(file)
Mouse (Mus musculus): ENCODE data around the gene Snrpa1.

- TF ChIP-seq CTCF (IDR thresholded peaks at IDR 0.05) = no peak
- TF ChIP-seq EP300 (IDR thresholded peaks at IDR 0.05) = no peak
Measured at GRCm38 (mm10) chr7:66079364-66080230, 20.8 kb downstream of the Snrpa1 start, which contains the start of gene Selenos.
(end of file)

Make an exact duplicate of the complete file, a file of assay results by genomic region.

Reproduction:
Mouse (Mus musculus): ENCODE data around the gene Snrpa1.

- TF ChIP-seq CTCF (IDR thresholded peaks at IDR 0.05) = no peak
- TF ChIP-seq EP300 (IDR thresholded peaks at IDR 0.05) = no peak
Measured at GRCm38 (mm10) chr7:66079364-66080230, 20.8 kb downstream of the Snrpa1 start, which contains the start of gene Selenos.